Friday, 28 June 2013

Adobe Illustrator: Dulse-o-rama

Dulse-o-rama © Karen Thiessen, 2013
Since the beginning of December, my hubby and I have been conducting a food experiment. At the end of November we started drinking green smoothies daily and it was then that I realized that we had a lot of food in our fridge and pantry that we never seemed to use up. In a previous life we moved every 4 years and as a result the pantry would be depleted regularly. So, on December 1, we started to consume the contents of our pantry until it is bare. We still buy fresh fruit and vegetables, yogurt, chocolate for Sundays, and frozen fruit and a few staples for our green smoothies. We are also eating out less often. Six and a half months into this experiment, all that remains are 6 packages of dulse, 1 package of wakame, and 1 package of rice noodles. Wakame salad is a new staple to our diet, but I'm not sure what to do with all that dulse since green smoothies have replaced our daily salads. It's been a creative, worthwhile adventure and we haven't gone (that) hungry. 

Wednesday, 26 June 2013

Studio Series: Sketchbook collages

Blue sketchbook collage © Karen Thiessen, 2013
Eight months of intense studio production have left me with a need to refill the well. I'm reviewing old sketchbooks and filling new ones, I'm seeing old places with new eyes and exploring new places.
Blue sketchbook collage © Karen Thiessen, 2013
When I took Sandra Brownlee's Tactile Notebooks and the Written Word workshop in 2011, I learned to prepare sketchbook pages with colour. In a "use up old supplies" effort, I tinted pages with old inks and watercolours. What a difference a coloured background makes!

Monday, 24 June 2013

Lunenburg Opera House sill plate

Lunenburg Opera House sill plate rubbing © Karen Thiessen, 2013
Last year I visited Lunenburg, Nova Scotia with a plan to take rubbings from the Lunenburg Opera House sill plate as I had in 2011. Sadly, the sill plates were removed during a renovation, but while I was sorting through my collage papers, I found a small rubbing from 2011. Do you see what I mean? Isn't this beautiful? I wonder what happened to the sill plates. I hope they didn't end up in a scrap yard. The plus side of the Lunenburg day trip was that I discovered Dots & Loops Handmade!

Friday, 21 June 2013

Adobe Illustrator: digital plus analog

Seahorsey pattern with hand drawn texture © Karen Thiessen, 2013
A few weeks ago I shared my student experiences of hand drawing all the acetates for exposing my silk screens and yearning to be able to use Photoshop and Illustrator to generate the repeats. I am such a hypocrite! I took the seahorse-like motif that I created as a Sheridan student and generated Seahorsey and Seahorsey II patterns in Illustrator. Then, just for fun, I decided to print the Seahorsey pattern in outline and fill in the negative spaces with hand drawn texture using a fine Pigma Micron pen. I worked on it, off and on, over several weeks and the experience was calming and meditative. To be fair, this is a section of a 8.5" by 11" paper, not a 3' by 4' acetate for screen. I doubt that I would have enjoyed drawing and accurately positioning the motifs by hand. Okay, maybe I'm not a hypocrite after all.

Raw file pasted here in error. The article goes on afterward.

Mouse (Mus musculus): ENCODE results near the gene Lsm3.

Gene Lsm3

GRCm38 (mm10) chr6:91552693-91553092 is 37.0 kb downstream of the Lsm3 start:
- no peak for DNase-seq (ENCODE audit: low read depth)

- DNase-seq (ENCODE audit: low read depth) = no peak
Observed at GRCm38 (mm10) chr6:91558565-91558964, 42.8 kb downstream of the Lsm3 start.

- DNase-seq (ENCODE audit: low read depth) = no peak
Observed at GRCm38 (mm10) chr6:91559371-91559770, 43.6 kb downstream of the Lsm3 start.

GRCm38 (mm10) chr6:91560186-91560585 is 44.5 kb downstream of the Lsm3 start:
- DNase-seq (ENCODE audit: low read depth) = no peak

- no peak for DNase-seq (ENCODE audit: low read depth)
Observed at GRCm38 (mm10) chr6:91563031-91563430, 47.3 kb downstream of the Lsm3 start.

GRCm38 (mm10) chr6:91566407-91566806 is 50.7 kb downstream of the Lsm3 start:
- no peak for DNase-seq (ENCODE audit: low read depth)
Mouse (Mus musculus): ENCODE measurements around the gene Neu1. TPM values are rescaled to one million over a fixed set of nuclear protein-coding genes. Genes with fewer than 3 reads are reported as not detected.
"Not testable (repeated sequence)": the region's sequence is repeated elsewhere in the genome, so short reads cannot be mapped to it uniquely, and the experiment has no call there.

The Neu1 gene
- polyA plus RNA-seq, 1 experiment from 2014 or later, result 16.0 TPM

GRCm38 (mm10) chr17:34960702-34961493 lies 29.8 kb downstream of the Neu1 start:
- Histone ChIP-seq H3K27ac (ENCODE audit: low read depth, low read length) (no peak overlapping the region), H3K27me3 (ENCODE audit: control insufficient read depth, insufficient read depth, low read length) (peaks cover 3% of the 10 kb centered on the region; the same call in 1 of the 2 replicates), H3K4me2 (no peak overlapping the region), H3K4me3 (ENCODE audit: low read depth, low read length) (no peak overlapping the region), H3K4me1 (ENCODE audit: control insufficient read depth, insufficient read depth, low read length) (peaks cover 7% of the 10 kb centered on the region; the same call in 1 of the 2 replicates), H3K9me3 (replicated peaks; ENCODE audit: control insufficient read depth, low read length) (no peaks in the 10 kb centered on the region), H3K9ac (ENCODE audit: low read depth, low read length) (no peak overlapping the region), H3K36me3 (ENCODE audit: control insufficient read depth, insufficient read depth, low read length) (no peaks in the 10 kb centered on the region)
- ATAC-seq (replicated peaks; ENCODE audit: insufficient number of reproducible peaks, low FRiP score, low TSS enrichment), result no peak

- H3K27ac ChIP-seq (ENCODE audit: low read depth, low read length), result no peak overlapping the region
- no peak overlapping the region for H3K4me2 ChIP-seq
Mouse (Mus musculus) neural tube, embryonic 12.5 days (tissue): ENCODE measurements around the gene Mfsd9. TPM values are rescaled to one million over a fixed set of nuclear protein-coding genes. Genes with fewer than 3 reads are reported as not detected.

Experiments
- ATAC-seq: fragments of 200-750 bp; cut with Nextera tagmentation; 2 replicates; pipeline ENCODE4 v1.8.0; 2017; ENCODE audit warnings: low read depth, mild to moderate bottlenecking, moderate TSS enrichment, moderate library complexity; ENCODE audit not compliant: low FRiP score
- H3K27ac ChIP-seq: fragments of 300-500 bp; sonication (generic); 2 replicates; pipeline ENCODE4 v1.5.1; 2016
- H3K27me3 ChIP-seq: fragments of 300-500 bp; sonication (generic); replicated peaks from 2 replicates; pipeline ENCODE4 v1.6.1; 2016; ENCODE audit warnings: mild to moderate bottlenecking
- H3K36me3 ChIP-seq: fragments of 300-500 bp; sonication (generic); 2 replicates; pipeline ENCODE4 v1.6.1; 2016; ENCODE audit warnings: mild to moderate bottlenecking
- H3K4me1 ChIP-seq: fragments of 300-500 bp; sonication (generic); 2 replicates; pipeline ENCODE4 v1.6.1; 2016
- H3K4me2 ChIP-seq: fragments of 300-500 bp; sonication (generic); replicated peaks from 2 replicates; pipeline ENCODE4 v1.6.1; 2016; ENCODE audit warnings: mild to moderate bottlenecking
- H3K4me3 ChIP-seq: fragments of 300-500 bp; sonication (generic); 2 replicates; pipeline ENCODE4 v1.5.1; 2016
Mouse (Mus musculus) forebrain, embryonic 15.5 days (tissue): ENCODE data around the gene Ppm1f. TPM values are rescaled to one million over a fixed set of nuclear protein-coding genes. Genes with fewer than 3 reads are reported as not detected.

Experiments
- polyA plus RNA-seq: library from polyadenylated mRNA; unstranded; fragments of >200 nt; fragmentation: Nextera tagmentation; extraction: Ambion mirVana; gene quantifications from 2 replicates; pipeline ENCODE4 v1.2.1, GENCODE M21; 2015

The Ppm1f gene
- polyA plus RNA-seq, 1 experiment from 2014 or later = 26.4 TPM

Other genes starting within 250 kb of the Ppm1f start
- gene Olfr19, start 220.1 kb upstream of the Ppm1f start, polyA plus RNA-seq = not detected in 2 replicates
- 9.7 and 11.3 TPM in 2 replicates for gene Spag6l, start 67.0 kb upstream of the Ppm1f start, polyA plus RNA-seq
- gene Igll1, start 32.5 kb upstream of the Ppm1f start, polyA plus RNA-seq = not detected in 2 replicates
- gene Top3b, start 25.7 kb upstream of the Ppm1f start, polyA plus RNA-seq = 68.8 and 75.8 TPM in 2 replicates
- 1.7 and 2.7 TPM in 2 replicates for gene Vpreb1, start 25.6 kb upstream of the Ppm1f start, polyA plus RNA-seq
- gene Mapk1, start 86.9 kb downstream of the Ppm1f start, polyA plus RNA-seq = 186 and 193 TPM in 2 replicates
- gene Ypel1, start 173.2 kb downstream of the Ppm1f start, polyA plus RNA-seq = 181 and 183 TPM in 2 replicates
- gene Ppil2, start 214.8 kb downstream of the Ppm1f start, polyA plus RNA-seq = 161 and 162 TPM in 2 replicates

Wednesday, 19 June 2013

Studio Series: image transfers

Merry go round collage© Karen Thiessen, 2013
Summer is soon upon us and I'm looking forward to changing up my studio practice a bit more. I'm dreaming of playing with image transfers, dyeing with indigo, and playing with sun prints. Wayne Allen is a local artist with whom I took a few collage classes. He is a master of the image transfer and I admired how he approached the technique with rigor and dedication in class. During our independent collage classes, I would look over his shoulder and watch the progress of his layering. He had the technique down to an art and I was in awe of the results.
Dartboard collage © Karen Thiessen, 2013
Since I only flirted with image transfers, my successes were sporadic and I can think of only four or five transfers that I was happy with. Spring is one piece that I shared in 2011. The key to image transfers is to make a lot of them since the results are unpredictable.
Oktoberfest men collage © Karen Thiessen, 2013
Image transfers have an ethereal, old quality, very Wabi-sabi.

Monday, 17 June 2013

An unconventional tourist in Leamington 2: Fonts

Leamington Sporting Goods Store sign; Photo ©Karen Thiessen, 2013
This post is for lovers of text. A highlight of our trip to Leamington was seeing this old sign. My family rarely went downtown, so I don't ever remember seeing this sign and I may have gone into the store maybe once or twice. We were never a sporting goods kind of family. It appears that the store is being blandified with stucco, so I'm sure that the sign will soon be covered up or removed.
Leamington Sporting Goods Store sign; Photo ©Karen Thiessen, 2013
Isn't that a nice solid font? It says, "buy your dependable baseball bats and mitts and jock straps here."